CHAPTERS WITHIN THIS SECTION INCLUDE
The essence of therapy occurs in the interaction between the clinician and the patient. A significant component of this interaction, however, can and should take place before the clinician ever comes into contact with the patient. Preparing for each patient interaction by reflecting on what we bring to it greatly facilitates the quality and success of our therapeutic activities.
As described previously, we can view our patients and ourselves as dynamic systems: each of us is a person engaged in a task within a particular environment or situation . Part of the power inherent in a dynamic system comes from the reality that a change in one area creates a change in another area. Preparing ourselves in any one area can therefore increase the likelihood of success in all other dimensions of therapy. Chapters 1, 2, and 3 provide specific “how-to” information for bringing your best to the patient, the task, and the environment. Chapter 1 offers guidelines for thinking about and communicating with clients. Chapter 2 describes how to use your own body as an effective biomechanical instrument in movement tasks. Chapter 3 introduces a variety of environments in which patient care takes place.
Preparing for Personal Interaction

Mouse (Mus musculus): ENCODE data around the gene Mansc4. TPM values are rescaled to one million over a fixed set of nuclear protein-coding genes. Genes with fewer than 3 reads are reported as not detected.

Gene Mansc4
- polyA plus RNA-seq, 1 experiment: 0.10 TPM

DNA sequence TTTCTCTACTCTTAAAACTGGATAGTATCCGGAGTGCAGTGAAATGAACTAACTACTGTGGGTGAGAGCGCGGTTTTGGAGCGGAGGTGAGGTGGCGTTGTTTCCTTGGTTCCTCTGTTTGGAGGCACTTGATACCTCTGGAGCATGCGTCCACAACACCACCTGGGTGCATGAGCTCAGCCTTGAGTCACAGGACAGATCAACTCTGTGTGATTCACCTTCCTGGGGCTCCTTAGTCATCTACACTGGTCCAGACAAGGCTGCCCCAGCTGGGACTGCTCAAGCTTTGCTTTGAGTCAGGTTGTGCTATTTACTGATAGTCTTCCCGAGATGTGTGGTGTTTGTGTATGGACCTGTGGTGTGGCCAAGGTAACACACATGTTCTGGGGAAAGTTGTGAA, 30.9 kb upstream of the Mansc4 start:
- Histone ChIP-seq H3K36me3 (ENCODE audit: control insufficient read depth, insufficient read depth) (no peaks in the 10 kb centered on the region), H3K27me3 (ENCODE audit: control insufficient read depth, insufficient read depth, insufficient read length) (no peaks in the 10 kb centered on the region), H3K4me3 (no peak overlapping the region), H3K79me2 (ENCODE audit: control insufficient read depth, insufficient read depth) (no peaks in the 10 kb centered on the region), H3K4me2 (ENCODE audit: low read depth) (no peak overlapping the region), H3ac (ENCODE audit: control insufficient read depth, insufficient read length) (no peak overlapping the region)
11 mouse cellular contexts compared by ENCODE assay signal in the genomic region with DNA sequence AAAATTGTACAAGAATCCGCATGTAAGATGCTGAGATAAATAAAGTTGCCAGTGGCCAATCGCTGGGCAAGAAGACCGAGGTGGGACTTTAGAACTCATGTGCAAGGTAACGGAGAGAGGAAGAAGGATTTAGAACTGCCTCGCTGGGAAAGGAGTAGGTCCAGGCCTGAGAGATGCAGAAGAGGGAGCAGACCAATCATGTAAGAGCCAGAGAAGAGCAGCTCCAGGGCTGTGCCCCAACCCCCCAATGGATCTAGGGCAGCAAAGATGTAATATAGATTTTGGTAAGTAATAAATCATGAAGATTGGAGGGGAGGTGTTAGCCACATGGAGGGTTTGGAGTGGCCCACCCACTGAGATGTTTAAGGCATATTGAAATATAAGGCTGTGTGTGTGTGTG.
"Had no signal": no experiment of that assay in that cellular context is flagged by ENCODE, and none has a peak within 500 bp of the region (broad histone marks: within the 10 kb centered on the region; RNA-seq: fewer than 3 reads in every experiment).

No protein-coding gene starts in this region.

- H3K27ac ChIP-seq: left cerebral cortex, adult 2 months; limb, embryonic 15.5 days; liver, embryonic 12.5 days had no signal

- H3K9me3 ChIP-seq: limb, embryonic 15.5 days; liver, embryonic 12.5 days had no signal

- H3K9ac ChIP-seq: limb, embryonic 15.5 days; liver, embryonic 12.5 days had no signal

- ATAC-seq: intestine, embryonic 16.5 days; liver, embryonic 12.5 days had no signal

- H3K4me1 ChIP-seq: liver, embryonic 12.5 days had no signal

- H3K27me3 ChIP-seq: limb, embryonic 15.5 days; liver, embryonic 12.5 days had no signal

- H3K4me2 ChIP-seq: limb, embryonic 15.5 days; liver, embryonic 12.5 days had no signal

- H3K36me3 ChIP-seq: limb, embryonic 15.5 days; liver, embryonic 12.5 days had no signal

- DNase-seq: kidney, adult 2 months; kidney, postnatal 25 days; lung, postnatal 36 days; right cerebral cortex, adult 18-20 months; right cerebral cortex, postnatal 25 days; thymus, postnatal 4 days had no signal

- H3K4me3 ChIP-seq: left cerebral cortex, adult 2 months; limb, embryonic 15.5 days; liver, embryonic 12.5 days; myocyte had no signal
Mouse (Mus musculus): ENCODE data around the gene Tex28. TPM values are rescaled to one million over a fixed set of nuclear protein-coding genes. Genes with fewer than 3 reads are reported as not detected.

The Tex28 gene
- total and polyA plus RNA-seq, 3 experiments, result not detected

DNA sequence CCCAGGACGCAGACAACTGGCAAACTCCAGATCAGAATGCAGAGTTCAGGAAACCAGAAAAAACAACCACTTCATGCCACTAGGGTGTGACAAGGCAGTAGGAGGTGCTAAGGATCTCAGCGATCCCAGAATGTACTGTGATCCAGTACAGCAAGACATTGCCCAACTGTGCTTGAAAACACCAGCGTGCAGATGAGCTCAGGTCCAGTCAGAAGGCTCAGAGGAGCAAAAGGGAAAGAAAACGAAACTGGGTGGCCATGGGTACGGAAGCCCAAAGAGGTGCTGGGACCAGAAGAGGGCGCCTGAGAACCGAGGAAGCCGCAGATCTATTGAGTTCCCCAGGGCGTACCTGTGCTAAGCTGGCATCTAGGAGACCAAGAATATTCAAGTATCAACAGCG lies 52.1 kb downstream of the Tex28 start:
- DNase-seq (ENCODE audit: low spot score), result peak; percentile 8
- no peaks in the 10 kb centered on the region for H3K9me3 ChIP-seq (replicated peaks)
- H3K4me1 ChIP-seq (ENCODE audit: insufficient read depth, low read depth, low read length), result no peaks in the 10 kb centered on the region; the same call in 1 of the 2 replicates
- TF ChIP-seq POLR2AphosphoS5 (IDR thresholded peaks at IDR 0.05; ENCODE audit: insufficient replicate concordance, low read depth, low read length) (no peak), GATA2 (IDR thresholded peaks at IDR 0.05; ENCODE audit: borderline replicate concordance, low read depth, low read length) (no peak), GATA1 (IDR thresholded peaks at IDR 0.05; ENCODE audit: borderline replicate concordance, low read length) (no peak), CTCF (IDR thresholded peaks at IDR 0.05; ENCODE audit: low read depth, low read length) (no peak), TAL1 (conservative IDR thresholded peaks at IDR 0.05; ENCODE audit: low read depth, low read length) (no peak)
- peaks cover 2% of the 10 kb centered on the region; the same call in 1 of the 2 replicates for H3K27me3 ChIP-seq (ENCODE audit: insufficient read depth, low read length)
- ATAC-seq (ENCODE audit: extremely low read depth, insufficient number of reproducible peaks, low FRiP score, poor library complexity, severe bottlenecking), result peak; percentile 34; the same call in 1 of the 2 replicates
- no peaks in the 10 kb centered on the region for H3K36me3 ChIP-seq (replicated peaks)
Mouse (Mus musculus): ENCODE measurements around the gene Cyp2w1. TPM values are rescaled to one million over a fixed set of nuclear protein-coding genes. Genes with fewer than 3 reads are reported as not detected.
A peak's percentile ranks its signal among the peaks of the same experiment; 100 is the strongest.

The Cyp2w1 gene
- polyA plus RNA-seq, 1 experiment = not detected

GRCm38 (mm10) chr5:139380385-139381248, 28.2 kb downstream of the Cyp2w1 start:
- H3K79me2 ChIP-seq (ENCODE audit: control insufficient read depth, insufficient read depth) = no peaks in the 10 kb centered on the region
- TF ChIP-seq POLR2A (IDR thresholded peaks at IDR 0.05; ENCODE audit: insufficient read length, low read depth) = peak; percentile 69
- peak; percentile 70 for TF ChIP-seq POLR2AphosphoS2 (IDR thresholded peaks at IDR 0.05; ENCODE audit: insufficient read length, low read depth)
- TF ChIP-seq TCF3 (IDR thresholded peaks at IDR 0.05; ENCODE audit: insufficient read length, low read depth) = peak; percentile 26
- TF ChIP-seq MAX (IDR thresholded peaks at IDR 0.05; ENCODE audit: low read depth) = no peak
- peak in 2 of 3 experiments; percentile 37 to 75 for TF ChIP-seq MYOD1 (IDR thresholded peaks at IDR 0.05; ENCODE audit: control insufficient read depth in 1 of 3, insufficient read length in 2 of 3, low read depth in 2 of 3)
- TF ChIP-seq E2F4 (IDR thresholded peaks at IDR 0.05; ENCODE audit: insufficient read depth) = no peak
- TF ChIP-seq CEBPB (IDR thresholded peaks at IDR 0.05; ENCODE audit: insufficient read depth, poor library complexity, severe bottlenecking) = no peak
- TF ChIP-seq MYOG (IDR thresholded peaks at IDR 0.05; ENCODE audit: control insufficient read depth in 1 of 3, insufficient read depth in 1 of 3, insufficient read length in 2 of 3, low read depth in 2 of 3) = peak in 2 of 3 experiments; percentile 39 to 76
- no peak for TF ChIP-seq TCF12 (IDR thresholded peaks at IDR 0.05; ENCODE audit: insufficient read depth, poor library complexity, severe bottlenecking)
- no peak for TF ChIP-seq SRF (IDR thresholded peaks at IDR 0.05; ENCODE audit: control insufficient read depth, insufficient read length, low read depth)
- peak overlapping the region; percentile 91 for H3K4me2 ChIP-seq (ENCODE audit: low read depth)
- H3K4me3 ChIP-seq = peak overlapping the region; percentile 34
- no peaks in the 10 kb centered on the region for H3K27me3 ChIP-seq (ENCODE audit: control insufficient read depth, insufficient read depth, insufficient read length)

Awareness of Values and Beliefs
The best place to begin is the area where we have the greatest control and influence—ourselves. We bring to every patient task, consciously or not, a set of values and beliefs and a bank of prior experiences from which we draw moment by moment. These values, beliefs, and experiences shape our patient care by filtering the information we perceive and respond to and by directing our choices of action—in short, shaping the nature and quality of the therapy experience we offer to the patient.
Many of our beliefs and values are good. For example, the belief that it is good to be compassionate toward people who are vulnerable and hurting most likely played a part in your choice to become a health-care professional. In the clinic, that internal conviction might cause you to take extra time with a frightened child who is being treated for burns. In such a case, valuing compassion over efficiency allows a positive, healing interaction to take place.
As long as we are interacting with people from a similar culture or background, we may be unaware of the beliefs and values we hold. Unfortunately, when we encounter people whose values and cultural practices differ from our own, the cognitive dissonance is likely to elicit a judgmental response on our part. The good news is that, at the moment our assumptions become visible to us, we have the opportunity to examine ...